Tuesday, October 12, 2010

The Adventures of President Grant's Great-Granddaughter


(Library Canada Archives)

Imagine experiencing the glamour of the Imperial Court in Vienna and being presented to Empress Elisabeth! Julia Grant, the great-granddaughter of the Civil War general and President Ulysses S. Grant, had this adventure and many more. This beautiful and clever woman became a Russian princess, fled the Revolution, and wrote many articles and books.

Born at the White House in 1876, she was the daughter of the President's son, Frederick, who was a diplomat. She remembered her grandfather who died when she was ten and described him as grave and serious but kindly. She was apparently very fond of him.

Frederick became the U.S. Ambassador to Austria-Hungary when Julia was older. She learned fluent Austrian in Vienna and made her debut at the Imperial Court. She must have also learned the accomplishments of most educated, upper-class American women and become quite cosmopolitan.

Although the family returned to New York, Julia traveled to Europe with her socialite aunt, Bertha Palmer, who was involved in the Chicago World's Fair, when she was about 19. She met a handsome, young officer in Rome from an aristocratic family. Julia and Prince Michael Catacuzene, who was attached to the Russian Embassy in Rome, soon fell in love.

They married at one of the Astor houses, Beaulieu in Newport, Rhode Island, in 1899.
There were two services - the Episcopalian one at this house and a Russian Orthodox one. Julia's wedding dress was described in the New York Times as 'severely cut and quite simple'. It was made of rich, white satin. She also wore a tulle veil with real orange blossoms attached to it.

After the wedding, the couple divided their time between their apartments in St.Petersburg, their country estate in the Ukraine, and a home in the Crimea. Prince Michael worked for Tsar Nicholas II. Julia knew many famous people in Russia and wrote some books about her time there. One, Revolutionary Days, is available as a free download from a few different web sites. It is supposed to be quite lively and has had good reviews.

During World War One, Prince Michael led a force of 15,000 men in the last great cavalry charge. He was wounded and again given an important role by the Tsar. However, the Revolution of 1917 endangered the lives of all aristocrats. The couple and their children were lucky enough to flee - Julia had to hide her jewels in her clothes. They settled in Sarasota, Florida, where the Prince became Chairman of the Palmer Bank.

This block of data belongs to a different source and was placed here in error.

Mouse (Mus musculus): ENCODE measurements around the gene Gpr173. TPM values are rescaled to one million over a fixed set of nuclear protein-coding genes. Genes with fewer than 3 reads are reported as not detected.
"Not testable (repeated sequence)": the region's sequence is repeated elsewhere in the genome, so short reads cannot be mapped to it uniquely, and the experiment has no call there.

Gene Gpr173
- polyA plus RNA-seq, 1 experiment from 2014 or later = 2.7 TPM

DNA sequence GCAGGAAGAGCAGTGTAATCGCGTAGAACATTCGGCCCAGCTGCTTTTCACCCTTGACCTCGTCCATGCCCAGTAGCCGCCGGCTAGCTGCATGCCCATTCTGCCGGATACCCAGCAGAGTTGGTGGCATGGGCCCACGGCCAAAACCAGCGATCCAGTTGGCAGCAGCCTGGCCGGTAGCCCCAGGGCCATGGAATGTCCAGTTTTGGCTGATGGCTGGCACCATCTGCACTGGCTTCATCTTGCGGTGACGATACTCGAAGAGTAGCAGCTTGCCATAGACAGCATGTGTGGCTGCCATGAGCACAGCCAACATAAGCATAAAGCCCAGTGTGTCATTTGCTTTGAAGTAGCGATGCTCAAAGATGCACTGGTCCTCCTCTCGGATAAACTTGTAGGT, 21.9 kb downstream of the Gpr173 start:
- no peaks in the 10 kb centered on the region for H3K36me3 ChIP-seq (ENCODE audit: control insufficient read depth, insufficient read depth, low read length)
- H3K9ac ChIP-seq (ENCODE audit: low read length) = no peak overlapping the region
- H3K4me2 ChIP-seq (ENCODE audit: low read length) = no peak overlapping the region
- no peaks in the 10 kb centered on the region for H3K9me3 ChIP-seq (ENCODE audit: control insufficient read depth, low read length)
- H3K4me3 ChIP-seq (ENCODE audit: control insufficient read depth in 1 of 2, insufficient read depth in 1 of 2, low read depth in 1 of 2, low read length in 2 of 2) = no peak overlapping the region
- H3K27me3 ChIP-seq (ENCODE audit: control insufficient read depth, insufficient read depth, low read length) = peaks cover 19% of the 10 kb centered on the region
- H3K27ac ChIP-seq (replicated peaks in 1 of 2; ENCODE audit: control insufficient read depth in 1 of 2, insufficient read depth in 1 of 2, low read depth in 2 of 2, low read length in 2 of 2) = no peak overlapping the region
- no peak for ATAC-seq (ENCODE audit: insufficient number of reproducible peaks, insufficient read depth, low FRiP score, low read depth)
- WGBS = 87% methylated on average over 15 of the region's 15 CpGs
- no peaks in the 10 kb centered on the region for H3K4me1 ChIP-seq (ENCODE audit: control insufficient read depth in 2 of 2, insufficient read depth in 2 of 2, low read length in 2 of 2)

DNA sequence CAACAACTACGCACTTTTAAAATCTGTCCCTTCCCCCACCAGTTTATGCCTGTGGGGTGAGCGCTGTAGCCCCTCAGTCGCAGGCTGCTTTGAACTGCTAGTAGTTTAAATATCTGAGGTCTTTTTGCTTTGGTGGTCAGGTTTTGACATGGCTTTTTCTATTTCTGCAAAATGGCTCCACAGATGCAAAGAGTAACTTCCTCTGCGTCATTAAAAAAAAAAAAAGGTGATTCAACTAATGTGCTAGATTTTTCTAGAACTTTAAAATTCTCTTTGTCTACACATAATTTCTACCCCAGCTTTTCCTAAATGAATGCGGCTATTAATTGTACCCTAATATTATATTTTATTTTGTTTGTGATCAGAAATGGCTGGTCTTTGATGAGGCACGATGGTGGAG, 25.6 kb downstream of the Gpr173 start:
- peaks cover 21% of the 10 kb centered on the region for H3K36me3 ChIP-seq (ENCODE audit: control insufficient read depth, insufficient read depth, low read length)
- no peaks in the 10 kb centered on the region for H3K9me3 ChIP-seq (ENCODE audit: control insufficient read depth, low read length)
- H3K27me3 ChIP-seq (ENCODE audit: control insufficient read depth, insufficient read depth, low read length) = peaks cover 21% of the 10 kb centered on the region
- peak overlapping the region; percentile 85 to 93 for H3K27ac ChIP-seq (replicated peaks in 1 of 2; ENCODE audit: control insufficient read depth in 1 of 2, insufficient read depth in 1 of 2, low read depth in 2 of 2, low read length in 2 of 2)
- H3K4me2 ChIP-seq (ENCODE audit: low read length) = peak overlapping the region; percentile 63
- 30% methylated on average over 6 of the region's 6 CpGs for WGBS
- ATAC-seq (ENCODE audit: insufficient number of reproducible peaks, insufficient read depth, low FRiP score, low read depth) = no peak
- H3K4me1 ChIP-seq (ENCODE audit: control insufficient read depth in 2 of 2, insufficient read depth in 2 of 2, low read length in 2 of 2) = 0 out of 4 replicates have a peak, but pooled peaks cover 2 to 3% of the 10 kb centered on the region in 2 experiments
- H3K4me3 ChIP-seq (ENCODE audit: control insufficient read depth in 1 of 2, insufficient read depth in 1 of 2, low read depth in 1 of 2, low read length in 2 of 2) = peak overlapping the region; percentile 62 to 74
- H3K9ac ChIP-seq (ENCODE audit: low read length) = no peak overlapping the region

Unfortunately, Julia and the Prince, eventually divorced after having three children.
After their divorce in 1934, Julia went to live in Washington where she lived a very social life and wrote her articles and books. The Prince stayed in Sarasota where he married again.

The Princess died at 99, a great age even now!

5 comments:

Matterhorn said...

Wow, it sounds like she had a very long and exciting life!

May I link to this article, and quote an excerpt, on my Nordic/Baltic blog, Sword and Sea?

Viola said...

Of course, Matterhorn! Thank you for asking - I'm flattered. I will be interested to read your article.

Kittie Howard said...

Historians regard Grant as one of our worst presidents. Beyond how Grant achieved that distinction, I didn't know anything about him. So, I really, really enjoyed this post and plan to learn more about Julia, a really interesting person.

Big applause, Viola, you're the best!

Viola said...

I didn't realise that Grant was such a bad president. I must read more about him. What did he do? I just reviewed a book about Robert E. Lee at my book blog - you might like that.

I found Julia's book on the Internet and plan to read it.

Thank you so much for your praise, Kittie. I love to read your posts too, and hope to catch up this week.

Val Proto said...

Grant was not a "bad" President. He was an honest man, but sadly, he also was extremely loyal to men who did not deserve his loyalty. As well, as many did in the changing structure of the "federal government" as it developed before, during and after the War of Secession, Grant was used to using the "quid pro quo," exchanging favors with persons dealing with the government. Indeed, so many such favor seekers met with Grant in the lobby of Willard's Hotel in DC that they became known as "lobbyists," a word still in use today.

Custom Search